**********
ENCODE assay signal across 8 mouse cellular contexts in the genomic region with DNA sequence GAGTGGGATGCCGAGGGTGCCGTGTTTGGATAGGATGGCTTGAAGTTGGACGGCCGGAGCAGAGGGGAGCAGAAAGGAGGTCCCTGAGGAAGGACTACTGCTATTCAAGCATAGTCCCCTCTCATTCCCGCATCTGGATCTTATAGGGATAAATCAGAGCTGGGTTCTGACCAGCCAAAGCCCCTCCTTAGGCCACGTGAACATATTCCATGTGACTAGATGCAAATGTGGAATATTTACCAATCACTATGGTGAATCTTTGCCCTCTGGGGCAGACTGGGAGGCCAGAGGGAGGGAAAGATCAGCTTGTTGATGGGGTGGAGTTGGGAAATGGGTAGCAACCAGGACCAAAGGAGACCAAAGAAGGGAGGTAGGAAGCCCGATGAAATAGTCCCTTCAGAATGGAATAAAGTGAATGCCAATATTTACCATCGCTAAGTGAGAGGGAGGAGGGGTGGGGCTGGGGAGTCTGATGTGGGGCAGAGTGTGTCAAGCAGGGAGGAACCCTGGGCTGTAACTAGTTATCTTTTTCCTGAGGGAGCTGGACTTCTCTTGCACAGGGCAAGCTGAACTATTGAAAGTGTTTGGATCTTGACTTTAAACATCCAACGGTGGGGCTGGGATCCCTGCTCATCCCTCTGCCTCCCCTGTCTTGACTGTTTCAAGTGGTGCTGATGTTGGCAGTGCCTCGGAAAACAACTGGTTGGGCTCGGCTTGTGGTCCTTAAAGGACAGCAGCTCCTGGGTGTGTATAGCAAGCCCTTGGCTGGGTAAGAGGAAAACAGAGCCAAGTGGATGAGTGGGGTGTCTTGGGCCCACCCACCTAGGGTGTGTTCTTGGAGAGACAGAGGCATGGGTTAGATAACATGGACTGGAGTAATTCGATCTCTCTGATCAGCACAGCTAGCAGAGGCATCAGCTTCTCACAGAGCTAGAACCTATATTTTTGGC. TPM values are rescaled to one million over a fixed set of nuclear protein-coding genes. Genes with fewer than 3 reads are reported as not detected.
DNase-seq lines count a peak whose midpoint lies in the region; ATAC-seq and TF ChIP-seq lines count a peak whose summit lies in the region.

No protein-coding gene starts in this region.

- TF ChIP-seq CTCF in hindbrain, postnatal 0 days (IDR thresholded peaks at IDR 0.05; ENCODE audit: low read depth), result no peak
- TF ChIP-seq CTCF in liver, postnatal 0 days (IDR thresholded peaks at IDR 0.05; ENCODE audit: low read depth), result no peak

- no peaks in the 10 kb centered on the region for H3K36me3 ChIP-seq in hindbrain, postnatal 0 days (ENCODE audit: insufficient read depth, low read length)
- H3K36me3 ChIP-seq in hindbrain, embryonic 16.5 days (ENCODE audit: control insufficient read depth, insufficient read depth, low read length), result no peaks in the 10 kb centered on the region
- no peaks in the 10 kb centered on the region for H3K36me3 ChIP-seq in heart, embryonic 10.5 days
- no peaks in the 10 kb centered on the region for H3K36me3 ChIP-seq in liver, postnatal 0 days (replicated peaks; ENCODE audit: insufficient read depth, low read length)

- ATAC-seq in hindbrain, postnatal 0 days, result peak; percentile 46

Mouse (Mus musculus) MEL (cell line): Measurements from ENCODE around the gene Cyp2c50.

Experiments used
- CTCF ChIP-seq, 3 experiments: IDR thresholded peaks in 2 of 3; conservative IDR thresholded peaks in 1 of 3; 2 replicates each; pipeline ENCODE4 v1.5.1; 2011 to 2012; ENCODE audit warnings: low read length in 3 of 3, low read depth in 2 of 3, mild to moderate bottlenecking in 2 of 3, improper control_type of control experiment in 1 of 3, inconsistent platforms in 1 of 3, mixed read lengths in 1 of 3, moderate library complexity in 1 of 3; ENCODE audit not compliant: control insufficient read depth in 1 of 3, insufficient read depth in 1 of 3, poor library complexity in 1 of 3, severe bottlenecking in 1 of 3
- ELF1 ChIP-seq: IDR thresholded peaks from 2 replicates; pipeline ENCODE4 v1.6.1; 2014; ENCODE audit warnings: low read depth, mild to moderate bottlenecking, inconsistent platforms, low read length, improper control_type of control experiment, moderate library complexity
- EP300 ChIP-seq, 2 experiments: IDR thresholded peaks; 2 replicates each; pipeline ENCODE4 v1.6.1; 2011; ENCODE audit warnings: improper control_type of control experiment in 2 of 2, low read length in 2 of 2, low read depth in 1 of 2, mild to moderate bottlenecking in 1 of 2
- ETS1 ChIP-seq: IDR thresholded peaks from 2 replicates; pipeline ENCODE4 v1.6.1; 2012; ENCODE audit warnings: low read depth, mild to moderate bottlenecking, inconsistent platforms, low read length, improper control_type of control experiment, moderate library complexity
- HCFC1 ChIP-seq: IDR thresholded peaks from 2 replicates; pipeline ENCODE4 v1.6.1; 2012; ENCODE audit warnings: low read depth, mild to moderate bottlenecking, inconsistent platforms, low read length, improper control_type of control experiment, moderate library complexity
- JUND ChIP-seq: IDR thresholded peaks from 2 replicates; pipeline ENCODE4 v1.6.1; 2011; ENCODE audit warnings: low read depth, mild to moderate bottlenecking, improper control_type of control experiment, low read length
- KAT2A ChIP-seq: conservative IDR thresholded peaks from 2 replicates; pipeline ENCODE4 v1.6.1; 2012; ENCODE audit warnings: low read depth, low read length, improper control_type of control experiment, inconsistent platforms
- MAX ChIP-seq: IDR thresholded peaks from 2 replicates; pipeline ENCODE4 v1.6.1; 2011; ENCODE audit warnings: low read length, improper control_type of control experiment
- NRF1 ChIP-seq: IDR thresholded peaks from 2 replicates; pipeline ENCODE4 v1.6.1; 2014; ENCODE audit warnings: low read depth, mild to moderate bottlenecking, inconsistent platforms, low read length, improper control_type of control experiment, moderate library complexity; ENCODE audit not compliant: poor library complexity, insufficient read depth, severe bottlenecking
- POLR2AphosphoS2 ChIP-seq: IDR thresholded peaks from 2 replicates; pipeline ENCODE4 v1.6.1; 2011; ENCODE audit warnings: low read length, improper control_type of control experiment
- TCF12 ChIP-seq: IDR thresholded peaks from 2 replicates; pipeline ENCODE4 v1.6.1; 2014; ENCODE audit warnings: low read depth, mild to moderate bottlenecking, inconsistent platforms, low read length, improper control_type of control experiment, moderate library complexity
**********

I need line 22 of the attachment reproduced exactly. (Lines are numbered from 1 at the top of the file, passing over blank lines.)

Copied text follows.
- POLR2AphosphoS2 ChIP-seq: IDR thresholded peaks from 2 replicates; pipeline ENCODE4 v1.6.1; 2011; ENCODE audit warnings: low read length, improper control_type of control experiment